purification (WLP) stream of wastes to be 8Bq/g - eight times higher than the regulatory exemption limit of 1Bq/g. The Executive Review Committee revealed that each pile of plastic covered WLP waste has an estimated effective exposure dose of 14.1mSv/year, fourteen times higher than the established international exposure limit for the public of 1mSv/year! Western Australian Government has confirmed that the WLP waste is radioactive.

Lynas’ Waste has Contaminated Groundwater

Contamination of the groundwater is evidenced from data obtained from its own monitoring stations since 2015. The presence of toxic heavy metals including nickel, chromium and lead in the WLP waste has been identified by Lynas’ own consultant, Environ, in its 2011 Safety Case Analysis Report. Yet Lynas has denied that it is responsible for the contamination.

Stop Lynas’ Pollution and Groundwater Contamination Now

A responsible Government must suspend Lynas’ operating licence, impose heavy fine and order the company to remove its toxic waste and clean up its contamination to as far as it has spread in the environment. Lynas’ hazards are cancer-causing radioactive thorium and uranium; and other toxic elements from heavy metals, arsenic and chemicals found in its WLP waste that should have been isolated from the environment.

We welcome Tun’s recent announcement to impose a new condition requiring Lynas to only bring in radioactive-free semi-processed feedstock for refining through its Malaysian plant. However, we are deeply concerned that the half a million tonnes of toxic waste and nearly 1.2 million tonnes of scheduled waste that Lynas has generated to date have already polluted our environment. This must be STOPPED immediately. So far, no effort has been taken either by Lynas or our regulator to stop radioactive and toxic substances from entering our environment since Lynas has been allowed to continue operating to generate more and more of these hazards.

Our Regulators Have FAILED in their Duty of Care

Our regulators namely Atomic Energy Licensing Board (AELB) and Department of Environment (DoE) have both failed in their duty of care to act in their mandated roles to diligently monitor pollution and to enforce the law. No other business in the world has been allowed to store over 450,000 tonnes of radioactive and toxic waste in the open covered only with plastic sheets!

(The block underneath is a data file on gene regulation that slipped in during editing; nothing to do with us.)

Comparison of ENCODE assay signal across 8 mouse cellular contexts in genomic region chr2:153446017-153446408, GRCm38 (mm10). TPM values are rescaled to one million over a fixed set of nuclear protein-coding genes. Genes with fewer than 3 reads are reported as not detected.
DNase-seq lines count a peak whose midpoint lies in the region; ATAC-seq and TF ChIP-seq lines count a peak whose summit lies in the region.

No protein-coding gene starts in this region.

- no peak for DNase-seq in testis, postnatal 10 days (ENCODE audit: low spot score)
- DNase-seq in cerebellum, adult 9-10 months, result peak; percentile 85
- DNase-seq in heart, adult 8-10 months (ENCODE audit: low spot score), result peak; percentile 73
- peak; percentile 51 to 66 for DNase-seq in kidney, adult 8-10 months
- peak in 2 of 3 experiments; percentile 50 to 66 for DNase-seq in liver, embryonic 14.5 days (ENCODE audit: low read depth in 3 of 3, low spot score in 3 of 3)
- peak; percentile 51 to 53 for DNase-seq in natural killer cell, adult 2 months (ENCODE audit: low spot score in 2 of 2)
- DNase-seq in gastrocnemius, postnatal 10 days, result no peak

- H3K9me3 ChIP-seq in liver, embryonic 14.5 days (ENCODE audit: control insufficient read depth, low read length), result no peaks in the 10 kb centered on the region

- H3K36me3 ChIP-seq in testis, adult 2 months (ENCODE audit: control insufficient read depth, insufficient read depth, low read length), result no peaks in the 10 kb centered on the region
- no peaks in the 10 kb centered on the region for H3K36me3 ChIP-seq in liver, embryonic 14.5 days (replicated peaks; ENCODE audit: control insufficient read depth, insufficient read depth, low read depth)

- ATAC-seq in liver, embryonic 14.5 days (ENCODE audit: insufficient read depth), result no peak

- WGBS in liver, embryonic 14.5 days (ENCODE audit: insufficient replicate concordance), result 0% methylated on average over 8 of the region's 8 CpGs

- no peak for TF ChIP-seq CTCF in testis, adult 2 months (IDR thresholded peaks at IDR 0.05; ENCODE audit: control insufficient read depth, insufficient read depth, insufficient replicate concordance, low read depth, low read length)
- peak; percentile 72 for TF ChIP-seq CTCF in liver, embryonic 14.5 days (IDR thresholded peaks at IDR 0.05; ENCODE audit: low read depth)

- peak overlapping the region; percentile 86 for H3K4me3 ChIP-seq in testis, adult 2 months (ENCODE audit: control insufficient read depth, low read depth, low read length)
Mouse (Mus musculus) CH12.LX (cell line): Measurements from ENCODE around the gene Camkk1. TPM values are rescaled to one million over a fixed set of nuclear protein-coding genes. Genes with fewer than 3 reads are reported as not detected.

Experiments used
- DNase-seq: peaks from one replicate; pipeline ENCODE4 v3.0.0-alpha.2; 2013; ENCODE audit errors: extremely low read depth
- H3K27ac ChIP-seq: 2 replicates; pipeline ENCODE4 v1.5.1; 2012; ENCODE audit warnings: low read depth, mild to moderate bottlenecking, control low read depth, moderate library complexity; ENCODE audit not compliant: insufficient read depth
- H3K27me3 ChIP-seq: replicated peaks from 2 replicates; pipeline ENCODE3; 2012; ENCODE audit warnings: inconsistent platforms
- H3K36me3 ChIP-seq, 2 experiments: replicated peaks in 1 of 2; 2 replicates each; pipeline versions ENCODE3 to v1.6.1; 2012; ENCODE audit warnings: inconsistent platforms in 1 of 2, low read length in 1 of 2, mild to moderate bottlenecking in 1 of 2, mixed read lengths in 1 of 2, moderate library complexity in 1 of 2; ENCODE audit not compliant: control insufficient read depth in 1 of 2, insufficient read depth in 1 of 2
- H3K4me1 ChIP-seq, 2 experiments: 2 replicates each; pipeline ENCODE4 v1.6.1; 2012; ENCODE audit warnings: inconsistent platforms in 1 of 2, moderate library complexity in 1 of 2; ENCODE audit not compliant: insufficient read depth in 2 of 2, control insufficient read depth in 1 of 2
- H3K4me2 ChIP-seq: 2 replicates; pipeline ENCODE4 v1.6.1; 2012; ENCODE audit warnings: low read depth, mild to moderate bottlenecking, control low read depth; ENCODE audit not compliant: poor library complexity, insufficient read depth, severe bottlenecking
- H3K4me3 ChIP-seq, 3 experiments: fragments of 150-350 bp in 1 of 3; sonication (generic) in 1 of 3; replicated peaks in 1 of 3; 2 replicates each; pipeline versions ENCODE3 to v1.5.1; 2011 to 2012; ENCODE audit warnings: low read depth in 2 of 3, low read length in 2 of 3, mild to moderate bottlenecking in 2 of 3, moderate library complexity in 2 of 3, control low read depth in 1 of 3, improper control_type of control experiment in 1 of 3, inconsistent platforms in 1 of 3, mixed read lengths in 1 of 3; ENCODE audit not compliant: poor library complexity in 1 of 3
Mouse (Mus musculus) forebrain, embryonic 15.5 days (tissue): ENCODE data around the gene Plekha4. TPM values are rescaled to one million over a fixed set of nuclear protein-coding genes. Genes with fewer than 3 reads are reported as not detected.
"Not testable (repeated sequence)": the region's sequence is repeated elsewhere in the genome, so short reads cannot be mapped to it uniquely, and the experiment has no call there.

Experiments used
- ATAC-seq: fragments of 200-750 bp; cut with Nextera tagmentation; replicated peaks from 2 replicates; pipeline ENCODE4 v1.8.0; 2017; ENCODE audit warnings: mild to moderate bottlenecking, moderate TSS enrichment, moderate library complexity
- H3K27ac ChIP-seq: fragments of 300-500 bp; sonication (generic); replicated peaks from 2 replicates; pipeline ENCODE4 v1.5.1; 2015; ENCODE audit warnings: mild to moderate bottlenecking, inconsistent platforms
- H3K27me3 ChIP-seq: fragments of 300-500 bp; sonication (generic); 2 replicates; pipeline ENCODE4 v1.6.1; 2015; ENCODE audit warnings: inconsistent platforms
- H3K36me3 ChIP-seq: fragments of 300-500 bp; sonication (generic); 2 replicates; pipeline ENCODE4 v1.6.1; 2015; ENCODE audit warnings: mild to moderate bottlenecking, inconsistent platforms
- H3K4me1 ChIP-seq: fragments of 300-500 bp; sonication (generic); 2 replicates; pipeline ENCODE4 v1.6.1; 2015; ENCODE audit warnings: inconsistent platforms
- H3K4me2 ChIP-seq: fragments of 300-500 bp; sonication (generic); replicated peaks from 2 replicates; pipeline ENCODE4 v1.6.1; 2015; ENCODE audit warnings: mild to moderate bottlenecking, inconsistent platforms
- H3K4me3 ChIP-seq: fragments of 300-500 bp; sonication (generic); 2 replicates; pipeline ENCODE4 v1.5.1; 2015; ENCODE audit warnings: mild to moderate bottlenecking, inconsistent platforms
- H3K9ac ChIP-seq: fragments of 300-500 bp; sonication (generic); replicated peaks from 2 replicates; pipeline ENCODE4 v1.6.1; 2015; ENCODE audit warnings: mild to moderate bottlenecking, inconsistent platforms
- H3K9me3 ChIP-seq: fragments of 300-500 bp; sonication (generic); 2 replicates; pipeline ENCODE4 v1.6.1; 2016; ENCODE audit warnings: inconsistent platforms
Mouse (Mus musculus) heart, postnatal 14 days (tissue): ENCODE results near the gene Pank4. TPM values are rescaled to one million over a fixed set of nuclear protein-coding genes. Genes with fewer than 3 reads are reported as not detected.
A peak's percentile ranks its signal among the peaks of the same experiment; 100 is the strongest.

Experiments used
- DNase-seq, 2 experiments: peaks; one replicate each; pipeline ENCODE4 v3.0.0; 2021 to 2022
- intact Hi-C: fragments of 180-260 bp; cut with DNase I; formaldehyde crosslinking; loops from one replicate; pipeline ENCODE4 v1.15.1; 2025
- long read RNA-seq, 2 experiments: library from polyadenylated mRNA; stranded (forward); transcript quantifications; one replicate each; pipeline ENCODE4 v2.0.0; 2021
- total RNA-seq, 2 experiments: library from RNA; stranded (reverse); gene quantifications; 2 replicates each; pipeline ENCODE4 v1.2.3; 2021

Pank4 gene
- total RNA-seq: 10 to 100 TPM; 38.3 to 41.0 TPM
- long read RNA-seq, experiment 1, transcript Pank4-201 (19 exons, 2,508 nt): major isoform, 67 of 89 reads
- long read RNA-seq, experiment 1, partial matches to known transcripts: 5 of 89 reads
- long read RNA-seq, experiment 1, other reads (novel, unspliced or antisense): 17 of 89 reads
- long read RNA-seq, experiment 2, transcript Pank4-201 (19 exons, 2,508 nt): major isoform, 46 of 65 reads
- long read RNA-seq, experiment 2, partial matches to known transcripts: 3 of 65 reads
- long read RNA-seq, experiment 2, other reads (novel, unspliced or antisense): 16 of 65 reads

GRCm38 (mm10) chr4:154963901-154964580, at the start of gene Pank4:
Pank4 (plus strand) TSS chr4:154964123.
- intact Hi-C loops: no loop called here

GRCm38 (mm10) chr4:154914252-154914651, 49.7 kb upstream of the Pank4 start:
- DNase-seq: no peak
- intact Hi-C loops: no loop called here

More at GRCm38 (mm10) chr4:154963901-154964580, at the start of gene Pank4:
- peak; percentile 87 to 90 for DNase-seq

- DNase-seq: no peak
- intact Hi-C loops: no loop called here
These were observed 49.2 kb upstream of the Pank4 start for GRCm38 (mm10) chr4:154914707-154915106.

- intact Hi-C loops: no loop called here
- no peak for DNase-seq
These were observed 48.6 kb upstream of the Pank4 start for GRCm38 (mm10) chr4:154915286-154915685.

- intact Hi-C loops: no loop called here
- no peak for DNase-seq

No other business in Malaysia has been allowed to accumulate nearly 1.2 million tonnes of scheduled waste on site over six years, when our regulation has since 2005 limited onsite storage to not more than 20 tonnes for up to 180 days only! No responsible regulator would remain silent and not verify the source or cause of serious toxic heavy metal contamination of the groundwater, when 50 families in the local area are dependent on groundwater for their daily uses. This constitutes a gross negligence on the part of our public services.

To make matter worse, these public funded ‘regulators’ have continued to sing Lynas’ praises to protect this foreign company which has been enjoying its 12-year tax holiday, despite scientific evidence and data showing that Lynas’ waste disposal site is problematic. Allowing Lynas to store toxic waste in poorly lined dams located in a flood and fire prone low-lying porous peat mangrove with groundwater table less than 1 metre from the surface has made a mockery of Malaysia’s environmental standard. These ‘regulators’ have failed to critically verify Lynas’ misleading and false claims of zero harm and international best practice; quoted the IAEA findings and recommendations out of context, thereby putting our environment and local people at the mercy of Lynas’ pollution.

Lynas is a Liability for Malaysia

Ultimately, rakyat of Malaysia will end up paying for the Government’s failure in stopping this toxic rerun. Lynas’ toxic legacy will be many times far more costly than the Bukit Merah Asian Rare Earth (ARE) legacy as the amount of radioactive and toxic waste generated by Lynas has already exceeded that from ARE by 40 times. Malaysia will end up copping the high costs of cleaning up the Lynas toxic site, deteriorating health outcomes of local people requiring expensive medical care when they start to suffer from known diseases associated with Lynas’ hazards. Sadly, it will be too late to prevent this tragedy by then because it usually takes many years of bio-accumulation to develop into detectable and visible chronic health conditions both for humans and the environment.

Lynas’ Toxic Waste Must be Removed from Malaysia

The amount of thorium, uranium, heavy metals, toxic elements and chemicals in Lynas’ wastes have added significant hazards to Malaysia. Their total removal from Malaysia is critical to avoid costly health and environmental disasters.

A densely populated country like Malaysia cannot afford to sacrifice hundreds of hectares of precious land and/or pristine forest for Lynas’ toxic waste. Malaysia’s frequent tropical deluge, which often lead to floods, erosions and landslides is technically challenging and risky for the storage of radioactive waste as it is impossible to prevent leachate from contaminating the environment, as evidenced from Lynas’ own experience.

Lynas’ De-Commissioning Deposit Fund

The paltry US$50 million Lynas has committed to for the de-commissioning fund will not be enough to clean up the Lynas mess. Bukit Merah ARE radioactive waste was 40 times less than what Lynas has generated to date. Mitsubishi spent US100 millions to entomb the waste and the plant in a one square kilometre pristine forest on a hill slope. Lynas’ attempt to make its current storage facility a permanent dump site in a peat swamp is grossly irresponsible given the serious contaminations problems that have already occurred.